There are a number of GRP moulding techniques that can be used to create strong and robust GRP products.
From simple rods to enclosures, all GRP structures undergo a lengthy process to ensure they are of a high standard. Below, we look at the most common GRP moulding techniques used by manufacturers in the industry.
Pultrusion is a continuous process used to manufacture composites in GRP tubes, rods and a range of other shapes that have constant cross sections. The reinforcement must first be passed through a bath that allows for resin impregnation, it is then pushed through a shaping die to achieve the desired shape. Curing takes place early on in the process before the laminate can leave the cross section.
Hand lay-up or spray lay-up moulding
This technique involves impregnating a glass fibre mat with a liquid polyester mix. A manufacturer will produce composite structures by applying composite materials completely by hand. It’s generally built up layer by layer on a mould shaped like the final product.
Spray lay-up is another variation of this process and but involves spraying the material into the mould, rather than laying it in by hand.
Resin transfer moulding
This technique requires molten resin to be transferred from a melt-pot into a mould using high pressure. Before the process begins the mould must be heated to a temperature higher than the melt-pot, as this helps to compensate for any shrinkage that may occur.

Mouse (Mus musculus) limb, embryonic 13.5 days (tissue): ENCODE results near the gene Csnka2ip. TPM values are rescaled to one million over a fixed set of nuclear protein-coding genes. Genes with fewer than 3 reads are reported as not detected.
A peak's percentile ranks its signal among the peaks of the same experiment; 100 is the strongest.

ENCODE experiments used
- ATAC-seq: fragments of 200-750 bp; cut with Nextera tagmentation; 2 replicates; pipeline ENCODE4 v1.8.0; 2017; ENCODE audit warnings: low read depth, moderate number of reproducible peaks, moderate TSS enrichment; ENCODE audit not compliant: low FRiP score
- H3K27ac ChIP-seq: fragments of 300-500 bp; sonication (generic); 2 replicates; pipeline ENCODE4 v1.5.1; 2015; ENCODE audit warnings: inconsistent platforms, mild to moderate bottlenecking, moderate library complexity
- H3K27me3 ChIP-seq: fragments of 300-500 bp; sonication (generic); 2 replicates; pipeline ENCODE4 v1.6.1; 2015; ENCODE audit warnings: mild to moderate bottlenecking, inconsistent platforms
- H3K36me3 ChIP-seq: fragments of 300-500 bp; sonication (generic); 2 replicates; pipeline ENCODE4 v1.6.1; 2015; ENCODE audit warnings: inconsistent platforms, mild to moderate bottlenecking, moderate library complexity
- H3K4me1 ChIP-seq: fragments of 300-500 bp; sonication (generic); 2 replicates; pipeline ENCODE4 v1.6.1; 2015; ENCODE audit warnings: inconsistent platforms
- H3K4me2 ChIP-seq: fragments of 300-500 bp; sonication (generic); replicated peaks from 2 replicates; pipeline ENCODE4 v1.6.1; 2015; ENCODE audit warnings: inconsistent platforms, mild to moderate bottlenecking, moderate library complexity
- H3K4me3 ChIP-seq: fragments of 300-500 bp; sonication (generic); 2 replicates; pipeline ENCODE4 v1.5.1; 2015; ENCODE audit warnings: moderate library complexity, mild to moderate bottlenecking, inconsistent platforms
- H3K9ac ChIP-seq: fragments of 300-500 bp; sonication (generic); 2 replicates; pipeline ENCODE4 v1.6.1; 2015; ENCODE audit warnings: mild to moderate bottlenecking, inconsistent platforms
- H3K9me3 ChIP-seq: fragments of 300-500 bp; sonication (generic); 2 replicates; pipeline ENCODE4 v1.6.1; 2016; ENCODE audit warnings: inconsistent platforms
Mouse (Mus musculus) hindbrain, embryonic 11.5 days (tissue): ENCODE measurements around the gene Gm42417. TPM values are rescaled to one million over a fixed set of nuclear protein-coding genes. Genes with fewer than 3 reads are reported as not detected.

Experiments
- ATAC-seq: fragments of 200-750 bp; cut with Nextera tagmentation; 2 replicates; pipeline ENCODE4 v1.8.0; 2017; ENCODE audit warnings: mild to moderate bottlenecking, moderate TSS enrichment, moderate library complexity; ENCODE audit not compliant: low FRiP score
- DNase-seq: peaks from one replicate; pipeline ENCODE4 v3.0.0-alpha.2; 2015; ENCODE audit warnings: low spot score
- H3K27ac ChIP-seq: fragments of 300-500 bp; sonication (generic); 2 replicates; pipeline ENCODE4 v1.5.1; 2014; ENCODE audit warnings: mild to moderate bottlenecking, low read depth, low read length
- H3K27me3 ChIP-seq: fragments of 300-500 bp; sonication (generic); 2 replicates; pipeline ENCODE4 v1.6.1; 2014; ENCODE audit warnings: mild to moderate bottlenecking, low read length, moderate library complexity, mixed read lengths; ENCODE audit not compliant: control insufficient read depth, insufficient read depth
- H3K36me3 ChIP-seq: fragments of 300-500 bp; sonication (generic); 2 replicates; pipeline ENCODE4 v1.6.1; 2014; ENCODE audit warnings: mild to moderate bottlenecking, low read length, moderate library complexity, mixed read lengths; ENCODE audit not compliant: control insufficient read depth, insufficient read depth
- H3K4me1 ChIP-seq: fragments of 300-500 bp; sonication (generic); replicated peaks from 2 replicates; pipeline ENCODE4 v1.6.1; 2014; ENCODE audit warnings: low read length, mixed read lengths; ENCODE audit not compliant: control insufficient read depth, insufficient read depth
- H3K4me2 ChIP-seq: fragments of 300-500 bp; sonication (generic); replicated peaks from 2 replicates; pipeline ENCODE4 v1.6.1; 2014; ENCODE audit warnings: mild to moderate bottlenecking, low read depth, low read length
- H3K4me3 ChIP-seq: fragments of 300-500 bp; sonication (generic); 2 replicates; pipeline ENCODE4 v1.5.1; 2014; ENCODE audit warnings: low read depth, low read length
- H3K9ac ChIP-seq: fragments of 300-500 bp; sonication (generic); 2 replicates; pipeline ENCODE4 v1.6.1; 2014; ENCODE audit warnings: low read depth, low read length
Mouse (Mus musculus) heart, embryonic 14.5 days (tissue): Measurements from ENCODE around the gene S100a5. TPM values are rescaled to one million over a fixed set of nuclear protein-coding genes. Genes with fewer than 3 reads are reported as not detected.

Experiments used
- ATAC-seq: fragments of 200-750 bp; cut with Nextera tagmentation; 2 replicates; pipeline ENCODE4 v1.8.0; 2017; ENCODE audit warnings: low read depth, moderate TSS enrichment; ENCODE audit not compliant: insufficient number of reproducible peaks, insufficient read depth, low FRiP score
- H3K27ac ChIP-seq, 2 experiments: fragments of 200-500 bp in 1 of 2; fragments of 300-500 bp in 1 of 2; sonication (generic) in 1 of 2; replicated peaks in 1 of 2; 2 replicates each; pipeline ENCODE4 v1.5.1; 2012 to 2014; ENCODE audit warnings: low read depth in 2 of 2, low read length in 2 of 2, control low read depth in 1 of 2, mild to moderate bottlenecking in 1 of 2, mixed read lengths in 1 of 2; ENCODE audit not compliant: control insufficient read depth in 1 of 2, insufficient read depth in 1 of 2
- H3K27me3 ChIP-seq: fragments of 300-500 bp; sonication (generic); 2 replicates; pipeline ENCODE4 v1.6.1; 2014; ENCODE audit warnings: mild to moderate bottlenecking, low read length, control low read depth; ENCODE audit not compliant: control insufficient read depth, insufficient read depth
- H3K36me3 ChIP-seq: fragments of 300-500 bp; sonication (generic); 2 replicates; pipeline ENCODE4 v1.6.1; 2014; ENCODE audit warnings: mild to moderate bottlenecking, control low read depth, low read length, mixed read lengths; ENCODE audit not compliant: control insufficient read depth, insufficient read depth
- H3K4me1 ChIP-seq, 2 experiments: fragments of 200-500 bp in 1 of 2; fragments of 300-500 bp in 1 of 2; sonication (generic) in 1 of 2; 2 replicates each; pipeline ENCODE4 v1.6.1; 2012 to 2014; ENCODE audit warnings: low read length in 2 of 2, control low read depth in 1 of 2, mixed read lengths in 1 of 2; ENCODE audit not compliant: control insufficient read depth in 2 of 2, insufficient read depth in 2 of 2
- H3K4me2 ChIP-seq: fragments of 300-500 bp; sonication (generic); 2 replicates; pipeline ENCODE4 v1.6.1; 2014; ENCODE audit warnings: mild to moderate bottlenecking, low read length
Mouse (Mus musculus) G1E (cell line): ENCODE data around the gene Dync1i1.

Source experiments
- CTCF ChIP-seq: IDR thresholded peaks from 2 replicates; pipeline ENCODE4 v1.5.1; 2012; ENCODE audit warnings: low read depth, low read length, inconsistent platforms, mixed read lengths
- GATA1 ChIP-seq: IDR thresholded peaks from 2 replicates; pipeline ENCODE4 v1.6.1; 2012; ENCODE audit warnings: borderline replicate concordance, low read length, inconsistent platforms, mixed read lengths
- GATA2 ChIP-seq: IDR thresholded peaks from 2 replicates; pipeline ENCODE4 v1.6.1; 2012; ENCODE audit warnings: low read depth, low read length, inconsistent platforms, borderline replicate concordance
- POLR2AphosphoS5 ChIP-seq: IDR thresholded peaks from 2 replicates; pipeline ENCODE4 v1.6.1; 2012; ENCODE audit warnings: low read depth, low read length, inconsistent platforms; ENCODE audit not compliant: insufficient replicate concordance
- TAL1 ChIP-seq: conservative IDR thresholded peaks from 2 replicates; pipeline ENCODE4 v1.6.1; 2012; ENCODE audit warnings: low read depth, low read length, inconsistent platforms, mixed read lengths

Possibly the second most common technique, compression moulding is a batch technique, rather than a continuous process. It is achieved by placing a blend or compound into a mould and heating it under pressure with a steam-heated press. It’s this combination of pressure and heat that cause a reaction in the mixture, transforming it into the final product. It’s a slow process, generally used for larger sheet mouldings.
This GRP moulding technique is traditionally used to make products like electrical enclosures, security housings or dish aerials. It’s a similar technique to that of thermoplastics but modified to ensure the material does not harden whilst in the machine. Heated material is injected into a mould under high pressure, to quickly create accurate mould copies. It is then left to cool before the mould pops open revealing the product.
Reaction injection moulding
Reaction injection moulding is a GRP moulding technique that produces polymers such as polyamides and unsaturated polyesters. This outcome can be achieved by using a modified injection moulding technique or alternatively, a transfer moulding technique.
Filament winding process
This GRP moulding technique is highly automated and repeatable for a very low cost. To achieve the desired outcome, a mandrel is suspended between two supports whilst a fibre application instrument, often known as a ‘head’, moves back and forth along the mandrel. As it rotates on a horizontal axis, fibre is placed onto the tool in a predetermined structure.
The fibre material is either placed through a resin bath during the process (called wet winding), or a fibre pre-impregnated with resin can also be wound. The dried fibre is then removed and used as a preform in a number of other moulding processes.